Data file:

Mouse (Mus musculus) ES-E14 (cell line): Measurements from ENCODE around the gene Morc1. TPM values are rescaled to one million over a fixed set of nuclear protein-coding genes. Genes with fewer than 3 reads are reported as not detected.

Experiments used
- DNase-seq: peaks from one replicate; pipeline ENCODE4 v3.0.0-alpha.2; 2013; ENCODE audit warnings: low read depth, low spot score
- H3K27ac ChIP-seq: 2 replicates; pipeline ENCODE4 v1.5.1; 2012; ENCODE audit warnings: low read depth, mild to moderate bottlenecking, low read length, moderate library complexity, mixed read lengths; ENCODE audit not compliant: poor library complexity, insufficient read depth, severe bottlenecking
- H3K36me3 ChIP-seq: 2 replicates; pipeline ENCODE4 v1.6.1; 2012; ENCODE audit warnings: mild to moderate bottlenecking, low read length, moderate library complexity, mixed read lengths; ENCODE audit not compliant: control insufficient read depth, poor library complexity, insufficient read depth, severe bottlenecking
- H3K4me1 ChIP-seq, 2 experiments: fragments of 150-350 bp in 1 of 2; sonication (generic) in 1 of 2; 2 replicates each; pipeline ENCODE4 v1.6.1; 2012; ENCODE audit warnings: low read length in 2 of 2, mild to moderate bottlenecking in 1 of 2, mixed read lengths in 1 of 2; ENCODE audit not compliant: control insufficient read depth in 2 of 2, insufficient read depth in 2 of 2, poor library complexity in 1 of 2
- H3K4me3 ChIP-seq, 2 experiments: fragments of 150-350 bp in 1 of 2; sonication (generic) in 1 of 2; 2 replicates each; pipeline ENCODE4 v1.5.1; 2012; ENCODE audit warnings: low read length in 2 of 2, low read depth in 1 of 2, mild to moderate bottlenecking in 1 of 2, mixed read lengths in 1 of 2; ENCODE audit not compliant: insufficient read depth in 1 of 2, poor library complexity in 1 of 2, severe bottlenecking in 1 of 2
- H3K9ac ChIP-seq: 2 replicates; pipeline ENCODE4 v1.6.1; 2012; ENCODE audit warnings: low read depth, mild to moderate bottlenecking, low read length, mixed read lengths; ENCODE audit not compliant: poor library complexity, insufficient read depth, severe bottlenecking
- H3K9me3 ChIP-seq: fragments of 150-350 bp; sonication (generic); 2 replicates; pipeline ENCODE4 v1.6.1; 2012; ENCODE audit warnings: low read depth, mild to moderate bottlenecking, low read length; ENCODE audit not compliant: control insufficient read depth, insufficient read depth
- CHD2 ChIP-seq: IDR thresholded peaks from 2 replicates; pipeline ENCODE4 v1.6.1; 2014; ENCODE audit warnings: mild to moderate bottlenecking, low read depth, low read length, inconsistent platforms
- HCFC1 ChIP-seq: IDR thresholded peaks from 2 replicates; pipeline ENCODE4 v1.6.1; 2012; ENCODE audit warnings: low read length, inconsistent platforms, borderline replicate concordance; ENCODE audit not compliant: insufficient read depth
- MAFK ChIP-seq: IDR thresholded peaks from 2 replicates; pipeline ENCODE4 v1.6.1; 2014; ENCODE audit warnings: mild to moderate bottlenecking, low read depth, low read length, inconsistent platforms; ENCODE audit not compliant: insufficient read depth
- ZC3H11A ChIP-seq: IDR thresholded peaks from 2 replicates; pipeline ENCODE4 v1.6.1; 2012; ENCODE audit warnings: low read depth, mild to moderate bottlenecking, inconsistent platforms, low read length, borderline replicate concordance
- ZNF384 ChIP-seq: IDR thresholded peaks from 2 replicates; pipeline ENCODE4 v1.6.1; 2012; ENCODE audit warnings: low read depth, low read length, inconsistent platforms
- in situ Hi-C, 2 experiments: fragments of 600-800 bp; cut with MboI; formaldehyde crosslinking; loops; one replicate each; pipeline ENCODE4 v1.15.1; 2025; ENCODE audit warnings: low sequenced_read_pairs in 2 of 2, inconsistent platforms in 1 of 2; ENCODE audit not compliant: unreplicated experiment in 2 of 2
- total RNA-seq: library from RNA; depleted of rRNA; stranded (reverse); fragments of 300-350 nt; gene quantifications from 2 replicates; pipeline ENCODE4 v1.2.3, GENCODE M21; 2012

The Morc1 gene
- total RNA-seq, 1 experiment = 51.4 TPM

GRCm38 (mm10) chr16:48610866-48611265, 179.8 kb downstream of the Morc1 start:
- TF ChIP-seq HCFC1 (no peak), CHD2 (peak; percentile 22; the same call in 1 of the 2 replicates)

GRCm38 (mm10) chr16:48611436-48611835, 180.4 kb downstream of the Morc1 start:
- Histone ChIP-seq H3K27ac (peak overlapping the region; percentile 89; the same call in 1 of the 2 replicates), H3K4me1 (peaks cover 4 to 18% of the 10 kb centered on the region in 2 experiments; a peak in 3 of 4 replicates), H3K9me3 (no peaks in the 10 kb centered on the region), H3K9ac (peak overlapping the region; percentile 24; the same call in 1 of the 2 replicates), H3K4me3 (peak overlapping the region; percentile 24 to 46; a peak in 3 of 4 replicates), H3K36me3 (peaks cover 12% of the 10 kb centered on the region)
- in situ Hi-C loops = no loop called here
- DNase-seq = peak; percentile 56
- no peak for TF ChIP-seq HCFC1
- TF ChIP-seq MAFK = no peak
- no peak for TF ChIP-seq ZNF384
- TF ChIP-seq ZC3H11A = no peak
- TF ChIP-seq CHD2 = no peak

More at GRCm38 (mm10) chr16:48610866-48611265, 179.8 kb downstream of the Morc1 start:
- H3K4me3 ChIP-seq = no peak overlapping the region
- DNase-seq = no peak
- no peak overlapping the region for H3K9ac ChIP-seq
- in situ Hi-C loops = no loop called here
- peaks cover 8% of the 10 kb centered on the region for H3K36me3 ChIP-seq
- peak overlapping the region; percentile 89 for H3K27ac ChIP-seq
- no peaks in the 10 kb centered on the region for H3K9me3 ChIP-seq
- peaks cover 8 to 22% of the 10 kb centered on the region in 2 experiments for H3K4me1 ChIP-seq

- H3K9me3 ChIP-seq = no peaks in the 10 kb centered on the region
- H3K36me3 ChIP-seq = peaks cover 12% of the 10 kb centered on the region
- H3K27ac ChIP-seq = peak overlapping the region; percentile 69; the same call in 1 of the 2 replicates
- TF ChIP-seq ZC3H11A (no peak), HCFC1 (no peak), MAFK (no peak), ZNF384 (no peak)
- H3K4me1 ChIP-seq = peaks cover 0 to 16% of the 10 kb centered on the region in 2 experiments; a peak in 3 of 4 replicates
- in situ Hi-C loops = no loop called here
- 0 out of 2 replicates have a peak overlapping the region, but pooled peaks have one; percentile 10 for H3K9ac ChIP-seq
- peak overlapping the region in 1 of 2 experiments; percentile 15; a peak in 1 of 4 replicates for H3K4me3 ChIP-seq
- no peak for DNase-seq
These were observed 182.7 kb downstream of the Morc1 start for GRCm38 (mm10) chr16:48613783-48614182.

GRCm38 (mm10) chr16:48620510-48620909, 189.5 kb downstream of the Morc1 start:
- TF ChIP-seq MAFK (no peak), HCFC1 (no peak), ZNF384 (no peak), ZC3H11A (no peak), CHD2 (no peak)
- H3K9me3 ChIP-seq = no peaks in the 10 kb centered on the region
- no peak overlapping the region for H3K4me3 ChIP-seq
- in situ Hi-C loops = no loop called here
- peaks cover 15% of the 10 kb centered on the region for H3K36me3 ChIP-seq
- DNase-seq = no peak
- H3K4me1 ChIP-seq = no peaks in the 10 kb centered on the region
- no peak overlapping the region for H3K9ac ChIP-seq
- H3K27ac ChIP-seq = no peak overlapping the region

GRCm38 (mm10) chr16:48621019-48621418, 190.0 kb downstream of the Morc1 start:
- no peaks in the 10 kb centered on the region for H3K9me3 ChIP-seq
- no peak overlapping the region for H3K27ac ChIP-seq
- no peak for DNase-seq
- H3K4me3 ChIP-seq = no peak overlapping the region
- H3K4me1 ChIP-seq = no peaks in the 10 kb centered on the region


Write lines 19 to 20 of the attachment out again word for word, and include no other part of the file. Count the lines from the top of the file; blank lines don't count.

GRCm38 (mm10) chr16:48610866-48611265, 179.8 kb downstream of the Morc1 start:
- TF ChIP-seq HCFC1 (no peak), CHD2 (peak; percentile 22; the same call in 1 of the 2 replicates)